Beaumont, TX – 2 adults and 3 children succumb to fumes from a generator running inside apartment

Zeke Minaya, Houston Chronicle – After evacuating to Mississippi to escape Hurricane Rita’s wrath, Billy Coleman returned home to find the electricity out at his north Beaumont apartment.

Early Monday — more than 48 hours after Rita made landfall and long after it swept northeast —the lasting effects of the storm delivered a

tragic blow to Coleman and six others staying with him. A portable generator the family used to run fans inside its stifling, sweaty

apartment produced carbon monoxide, which overcame those inside.

Coleman, 47, was killed, along with three children, ages 12, 10 and 7, and his girlfriend’s sister, 25.

Coleman’s girlfriend, Irene Bean, 29, who is the children’s mother, and another child, Emery Reese, 8, were hospitalized in critical condition. Another youngster, a 12-year-old girl, was treated at a medical facility and released.

Officials at the scene said they found six to seven times the amount of the lethal dosage of carbon monoxide fumes inside the apartment. The victims may have been exposed to the deadly fumes for more than seven hours, Beaumont Fire Department Capt. Mark Clapp said.

The deaths are believed to be the first hurricane-related fatalities in Beaumont, city officials said.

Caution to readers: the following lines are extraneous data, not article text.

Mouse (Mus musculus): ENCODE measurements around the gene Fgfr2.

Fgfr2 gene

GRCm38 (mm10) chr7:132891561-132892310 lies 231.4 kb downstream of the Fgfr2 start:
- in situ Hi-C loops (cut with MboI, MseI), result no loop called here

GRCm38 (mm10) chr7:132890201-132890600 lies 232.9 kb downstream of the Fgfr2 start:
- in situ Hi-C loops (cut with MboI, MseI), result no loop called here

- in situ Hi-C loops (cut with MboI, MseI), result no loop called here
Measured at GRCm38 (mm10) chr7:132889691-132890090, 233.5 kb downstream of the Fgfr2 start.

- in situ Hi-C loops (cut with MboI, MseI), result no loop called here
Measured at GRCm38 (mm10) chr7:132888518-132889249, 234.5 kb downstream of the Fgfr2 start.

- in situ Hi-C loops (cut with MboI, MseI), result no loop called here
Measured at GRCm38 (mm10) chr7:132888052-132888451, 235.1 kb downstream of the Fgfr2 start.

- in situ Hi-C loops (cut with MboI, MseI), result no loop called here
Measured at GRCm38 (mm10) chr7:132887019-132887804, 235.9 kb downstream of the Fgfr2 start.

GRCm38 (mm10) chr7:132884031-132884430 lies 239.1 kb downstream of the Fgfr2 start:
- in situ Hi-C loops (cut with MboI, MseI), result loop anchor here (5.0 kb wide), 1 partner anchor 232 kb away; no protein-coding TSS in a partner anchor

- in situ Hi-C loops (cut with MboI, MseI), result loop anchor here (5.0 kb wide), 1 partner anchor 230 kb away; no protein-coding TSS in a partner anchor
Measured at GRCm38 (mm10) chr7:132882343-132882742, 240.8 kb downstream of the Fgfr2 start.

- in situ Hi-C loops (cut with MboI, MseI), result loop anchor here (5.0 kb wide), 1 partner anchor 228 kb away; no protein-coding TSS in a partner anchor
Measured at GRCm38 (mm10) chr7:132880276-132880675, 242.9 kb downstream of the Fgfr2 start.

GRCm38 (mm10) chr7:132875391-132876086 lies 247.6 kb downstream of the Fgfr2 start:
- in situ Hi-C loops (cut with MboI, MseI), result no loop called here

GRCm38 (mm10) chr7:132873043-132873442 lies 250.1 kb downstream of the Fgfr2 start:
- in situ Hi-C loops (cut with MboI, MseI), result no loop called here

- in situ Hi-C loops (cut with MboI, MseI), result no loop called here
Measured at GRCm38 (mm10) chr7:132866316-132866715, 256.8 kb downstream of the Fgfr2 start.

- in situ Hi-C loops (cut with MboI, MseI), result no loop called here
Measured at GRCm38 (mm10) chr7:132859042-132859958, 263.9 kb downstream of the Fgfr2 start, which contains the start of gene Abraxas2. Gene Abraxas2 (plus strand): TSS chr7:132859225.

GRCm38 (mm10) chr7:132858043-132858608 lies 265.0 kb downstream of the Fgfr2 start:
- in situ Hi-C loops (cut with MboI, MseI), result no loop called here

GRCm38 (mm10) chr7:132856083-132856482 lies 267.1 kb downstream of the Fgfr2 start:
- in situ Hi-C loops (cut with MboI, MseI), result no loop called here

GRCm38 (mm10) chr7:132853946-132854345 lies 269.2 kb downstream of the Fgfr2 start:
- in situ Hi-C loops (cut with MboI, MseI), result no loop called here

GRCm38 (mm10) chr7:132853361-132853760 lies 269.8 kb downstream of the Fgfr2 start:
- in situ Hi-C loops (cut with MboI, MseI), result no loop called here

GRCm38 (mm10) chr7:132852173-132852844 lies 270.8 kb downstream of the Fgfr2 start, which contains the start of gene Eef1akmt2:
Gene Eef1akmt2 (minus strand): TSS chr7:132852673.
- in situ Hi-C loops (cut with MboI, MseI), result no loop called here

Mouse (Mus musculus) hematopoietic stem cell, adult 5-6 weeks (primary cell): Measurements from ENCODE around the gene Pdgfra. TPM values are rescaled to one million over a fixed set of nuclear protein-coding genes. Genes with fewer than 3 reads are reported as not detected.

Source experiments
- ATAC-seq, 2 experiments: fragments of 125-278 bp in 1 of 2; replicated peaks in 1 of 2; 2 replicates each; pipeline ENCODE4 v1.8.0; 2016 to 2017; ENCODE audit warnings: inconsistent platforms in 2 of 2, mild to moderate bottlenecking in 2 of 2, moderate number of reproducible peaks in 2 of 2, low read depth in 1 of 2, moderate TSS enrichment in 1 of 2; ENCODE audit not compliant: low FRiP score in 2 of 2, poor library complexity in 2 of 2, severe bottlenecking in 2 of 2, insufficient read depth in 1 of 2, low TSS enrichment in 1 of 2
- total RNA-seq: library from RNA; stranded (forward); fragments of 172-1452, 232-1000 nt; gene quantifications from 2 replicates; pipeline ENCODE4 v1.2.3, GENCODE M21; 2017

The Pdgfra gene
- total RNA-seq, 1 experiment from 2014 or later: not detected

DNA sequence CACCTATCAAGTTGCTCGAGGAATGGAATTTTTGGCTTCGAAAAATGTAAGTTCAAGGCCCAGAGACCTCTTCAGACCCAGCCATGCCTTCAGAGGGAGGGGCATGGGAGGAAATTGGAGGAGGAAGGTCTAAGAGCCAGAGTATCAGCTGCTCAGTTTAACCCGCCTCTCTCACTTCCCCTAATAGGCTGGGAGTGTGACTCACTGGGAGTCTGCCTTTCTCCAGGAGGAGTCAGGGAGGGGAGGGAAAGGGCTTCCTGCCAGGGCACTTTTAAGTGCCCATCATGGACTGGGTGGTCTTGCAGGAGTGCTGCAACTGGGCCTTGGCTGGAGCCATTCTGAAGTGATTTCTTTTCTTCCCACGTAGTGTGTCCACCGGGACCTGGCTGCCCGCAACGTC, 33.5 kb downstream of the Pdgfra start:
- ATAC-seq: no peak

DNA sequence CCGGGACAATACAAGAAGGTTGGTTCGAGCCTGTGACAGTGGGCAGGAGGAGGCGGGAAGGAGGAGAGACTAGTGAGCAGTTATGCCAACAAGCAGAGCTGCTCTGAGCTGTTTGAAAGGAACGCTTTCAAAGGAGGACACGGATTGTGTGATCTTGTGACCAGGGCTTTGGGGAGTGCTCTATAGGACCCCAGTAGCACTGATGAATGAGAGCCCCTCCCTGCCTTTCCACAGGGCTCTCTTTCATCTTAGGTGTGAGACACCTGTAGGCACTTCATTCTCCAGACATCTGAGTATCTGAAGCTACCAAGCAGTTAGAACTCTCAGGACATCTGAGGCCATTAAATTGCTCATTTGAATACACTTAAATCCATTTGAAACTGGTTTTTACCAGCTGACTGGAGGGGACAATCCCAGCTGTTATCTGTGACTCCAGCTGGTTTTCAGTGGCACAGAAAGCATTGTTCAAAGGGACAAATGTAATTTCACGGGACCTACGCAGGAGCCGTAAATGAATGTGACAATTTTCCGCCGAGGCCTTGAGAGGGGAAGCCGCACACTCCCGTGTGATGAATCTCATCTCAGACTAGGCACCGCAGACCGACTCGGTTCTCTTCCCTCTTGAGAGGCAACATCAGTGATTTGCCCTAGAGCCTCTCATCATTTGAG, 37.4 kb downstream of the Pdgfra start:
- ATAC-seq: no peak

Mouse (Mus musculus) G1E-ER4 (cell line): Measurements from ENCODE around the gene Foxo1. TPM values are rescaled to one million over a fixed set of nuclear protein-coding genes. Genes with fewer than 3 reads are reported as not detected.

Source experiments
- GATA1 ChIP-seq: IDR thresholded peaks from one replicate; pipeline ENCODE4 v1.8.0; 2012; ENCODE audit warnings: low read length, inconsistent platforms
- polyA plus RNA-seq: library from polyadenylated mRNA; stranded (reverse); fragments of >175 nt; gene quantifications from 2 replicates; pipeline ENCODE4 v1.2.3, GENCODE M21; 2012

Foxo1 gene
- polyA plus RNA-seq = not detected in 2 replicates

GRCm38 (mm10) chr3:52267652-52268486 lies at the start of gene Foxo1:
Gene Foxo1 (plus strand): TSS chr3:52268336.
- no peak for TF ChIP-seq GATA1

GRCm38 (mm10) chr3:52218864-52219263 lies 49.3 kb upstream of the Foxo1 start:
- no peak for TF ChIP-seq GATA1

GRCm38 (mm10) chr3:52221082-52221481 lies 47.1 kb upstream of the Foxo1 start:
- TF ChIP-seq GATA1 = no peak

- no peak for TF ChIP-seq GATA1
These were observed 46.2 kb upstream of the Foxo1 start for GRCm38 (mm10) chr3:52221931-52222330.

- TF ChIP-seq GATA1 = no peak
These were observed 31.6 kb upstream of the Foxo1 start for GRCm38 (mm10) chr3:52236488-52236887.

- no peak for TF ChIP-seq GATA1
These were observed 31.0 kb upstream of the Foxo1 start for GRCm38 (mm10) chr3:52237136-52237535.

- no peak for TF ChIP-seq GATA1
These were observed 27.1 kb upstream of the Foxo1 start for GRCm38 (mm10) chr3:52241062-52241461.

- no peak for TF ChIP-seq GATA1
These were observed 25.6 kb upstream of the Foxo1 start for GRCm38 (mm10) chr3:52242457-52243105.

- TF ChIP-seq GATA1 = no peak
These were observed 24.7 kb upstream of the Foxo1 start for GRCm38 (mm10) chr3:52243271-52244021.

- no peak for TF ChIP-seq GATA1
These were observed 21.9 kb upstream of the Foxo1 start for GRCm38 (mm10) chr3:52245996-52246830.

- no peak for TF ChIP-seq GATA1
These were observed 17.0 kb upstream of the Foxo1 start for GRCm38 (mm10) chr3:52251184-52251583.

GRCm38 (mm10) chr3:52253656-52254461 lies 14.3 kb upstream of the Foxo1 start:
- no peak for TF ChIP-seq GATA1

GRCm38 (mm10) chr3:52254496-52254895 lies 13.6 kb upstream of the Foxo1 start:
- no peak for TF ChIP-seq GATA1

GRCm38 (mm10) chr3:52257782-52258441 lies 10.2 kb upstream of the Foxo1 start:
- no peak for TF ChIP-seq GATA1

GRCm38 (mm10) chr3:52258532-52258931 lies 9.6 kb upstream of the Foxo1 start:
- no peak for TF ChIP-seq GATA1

The horrific scene was overwhelming for neighbors already pushed to the limit by Rita’s fury.

The poisonings were discovered when Coleman’s daughter, Quanishia Haynes, drove past the apartment at the Pine Club complex and gave a friendly honk, only to see her 12-year-old sister stumble outside the front door, vomiting.Haynes and her boyfriend ran inside to find her father and others unresponsive.

They frantically dragged the victims outside to the sidewalk, covered by a green carpet of pine needles.

Daniel Tierott, 31, said he and other neighbors helped pull the remaining family members from the apartment and tried to improvise performing CPR.”We just tried our best, man,” Tierott said as he fought back tears. “I just did what I’ve seen on television.”

A seven-hour exposure to carbon monoxide renders the blood incapable of carrying oxygen, making revitalization efforts futile, fire department officials said.”There’s nothing anyone could have done for them,” Clapp said.

Coleman, a construction worker, apparently collapsed while making his way to his apartment door, his daughter said.

C.J. Collins, a resident of the apartment complex, said he had worried for the family’s safety when he heard them start the generator.

“I should have told them. I should have told them,” Collins said, as he broke down in tears.